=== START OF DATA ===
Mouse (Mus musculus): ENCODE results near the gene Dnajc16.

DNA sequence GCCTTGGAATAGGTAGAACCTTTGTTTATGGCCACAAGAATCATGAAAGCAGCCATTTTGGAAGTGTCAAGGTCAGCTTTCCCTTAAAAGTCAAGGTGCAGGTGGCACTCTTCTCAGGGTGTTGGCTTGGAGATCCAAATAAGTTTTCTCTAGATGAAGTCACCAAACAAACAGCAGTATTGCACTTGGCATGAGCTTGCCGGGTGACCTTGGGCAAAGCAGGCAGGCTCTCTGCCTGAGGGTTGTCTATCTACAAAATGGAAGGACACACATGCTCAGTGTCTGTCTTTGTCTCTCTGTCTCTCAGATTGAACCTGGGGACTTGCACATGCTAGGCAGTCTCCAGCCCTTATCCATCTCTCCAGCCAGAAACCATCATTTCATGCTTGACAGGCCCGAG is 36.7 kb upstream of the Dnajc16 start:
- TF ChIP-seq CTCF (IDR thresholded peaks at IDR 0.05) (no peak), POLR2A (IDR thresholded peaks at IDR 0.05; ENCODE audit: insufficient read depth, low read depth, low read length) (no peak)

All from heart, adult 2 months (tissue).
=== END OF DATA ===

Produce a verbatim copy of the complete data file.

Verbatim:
Mouse (Mus musculus): ENCODE results near the gene Dnajc16.

DNA sequence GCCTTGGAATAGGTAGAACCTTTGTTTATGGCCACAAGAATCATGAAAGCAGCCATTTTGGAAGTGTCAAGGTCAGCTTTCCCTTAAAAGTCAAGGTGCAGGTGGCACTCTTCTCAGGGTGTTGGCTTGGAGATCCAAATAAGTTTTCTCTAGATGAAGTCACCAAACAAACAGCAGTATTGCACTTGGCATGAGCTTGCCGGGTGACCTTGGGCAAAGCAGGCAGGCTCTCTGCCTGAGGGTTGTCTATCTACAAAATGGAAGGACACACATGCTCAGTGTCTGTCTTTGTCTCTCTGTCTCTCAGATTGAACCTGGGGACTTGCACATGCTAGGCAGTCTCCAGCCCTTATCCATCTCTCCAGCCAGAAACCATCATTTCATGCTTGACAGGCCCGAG is 36.7 kb upstream of the Dnajc16 start:
- TF ChIP-seq CTCF (IDR thresholded peaks at IDR 0.05) (no peak), POLR2A (IDR thresholded peaks at IDR 0.05; ENCODE audit: insufficient read depth, low read depth, low read length) (no peak)

All from heart, adult 2 months (tissue).